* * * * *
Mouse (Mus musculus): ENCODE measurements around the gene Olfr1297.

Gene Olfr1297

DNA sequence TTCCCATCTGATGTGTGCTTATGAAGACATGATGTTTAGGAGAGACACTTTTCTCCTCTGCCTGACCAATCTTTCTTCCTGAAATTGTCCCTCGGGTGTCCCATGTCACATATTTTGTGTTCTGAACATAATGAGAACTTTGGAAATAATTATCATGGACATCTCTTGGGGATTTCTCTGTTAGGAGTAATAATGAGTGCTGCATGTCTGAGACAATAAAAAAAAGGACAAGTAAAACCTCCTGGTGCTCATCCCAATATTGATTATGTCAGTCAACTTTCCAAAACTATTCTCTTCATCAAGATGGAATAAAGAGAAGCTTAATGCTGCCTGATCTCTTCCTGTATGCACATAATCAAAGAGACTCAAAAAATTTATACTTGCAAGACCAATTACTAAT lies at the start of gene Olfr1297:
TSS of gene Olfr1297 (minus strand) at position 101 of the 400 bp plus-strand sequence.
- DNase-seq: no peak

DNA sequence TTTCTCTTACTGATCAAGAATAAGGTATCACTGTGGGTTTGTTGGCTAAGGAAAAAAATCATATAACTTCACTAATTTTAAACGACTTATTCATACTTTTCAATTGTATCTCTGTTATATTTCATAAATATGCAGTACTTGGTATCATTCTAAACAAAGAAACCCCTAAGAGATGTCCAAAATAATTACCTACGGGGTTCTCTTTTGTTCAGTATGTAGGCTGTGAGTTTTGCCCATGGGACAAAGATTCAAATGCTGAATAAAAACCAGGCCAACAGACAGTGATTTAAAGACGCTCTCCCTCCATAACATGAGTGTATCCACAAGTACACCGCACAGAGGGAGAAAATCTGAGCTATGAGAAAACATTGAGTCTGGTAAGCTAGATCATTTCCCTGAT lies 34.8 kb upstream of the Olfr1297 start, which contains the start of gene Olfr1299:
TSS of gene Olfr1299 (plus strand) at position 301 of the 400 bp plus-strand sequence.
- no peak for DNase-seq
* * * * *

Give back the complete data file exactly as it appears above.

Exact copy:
Mouse (Mus musculus): ENCODE measurements around the gene Olfr1297.

Gene Olfr1297

DNA sequence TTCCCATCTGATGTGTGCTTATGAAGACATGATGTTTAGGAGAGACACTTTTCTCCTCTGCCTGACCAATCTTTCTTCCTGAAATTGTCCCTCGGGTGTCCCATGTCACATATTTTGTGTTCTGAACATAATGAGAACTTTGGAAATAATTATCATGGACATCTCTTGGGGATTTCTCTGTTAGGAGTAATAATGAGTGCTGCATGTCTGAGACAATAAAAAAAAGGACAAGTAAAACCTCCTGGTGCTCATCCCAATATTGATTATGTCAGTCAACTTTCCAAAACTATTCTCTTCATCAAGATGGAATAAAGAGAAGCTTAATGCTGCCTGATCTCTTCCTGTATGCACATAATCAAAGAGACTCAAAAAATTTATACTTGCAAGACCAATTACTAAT lies at the start of gene Olfr1297:
TSS of gene Olfr1297 (minus strand) at position 101 of the 400 bp plus-strand sequence.
- DNase-seq: no peak

DNA sequence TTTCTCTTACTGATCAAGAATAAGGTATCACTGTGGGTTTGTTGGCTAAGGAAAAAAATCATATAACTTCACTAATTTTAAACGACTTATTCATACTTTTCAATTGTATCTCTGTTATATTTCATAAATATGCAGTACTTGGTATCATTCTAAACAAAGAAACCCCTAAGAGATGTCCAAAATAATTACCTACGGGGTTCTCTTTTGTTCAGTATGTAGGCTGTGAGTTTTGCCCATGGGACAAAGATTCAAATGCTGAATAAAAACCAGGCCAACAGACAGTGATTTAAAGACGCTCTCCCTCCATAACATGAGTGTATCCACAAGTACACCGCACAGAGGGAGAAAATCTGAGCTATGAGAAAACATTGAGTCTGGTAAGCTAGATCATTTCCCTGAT lies 34.8 kb upstream of the Olfr1297 start, which contains the start of gene Olfr1299:
TSS of gene Olfr1299 (plus strand) at position 301 of the 400 bp plus-strand sequence.
- no peak for DNase-seq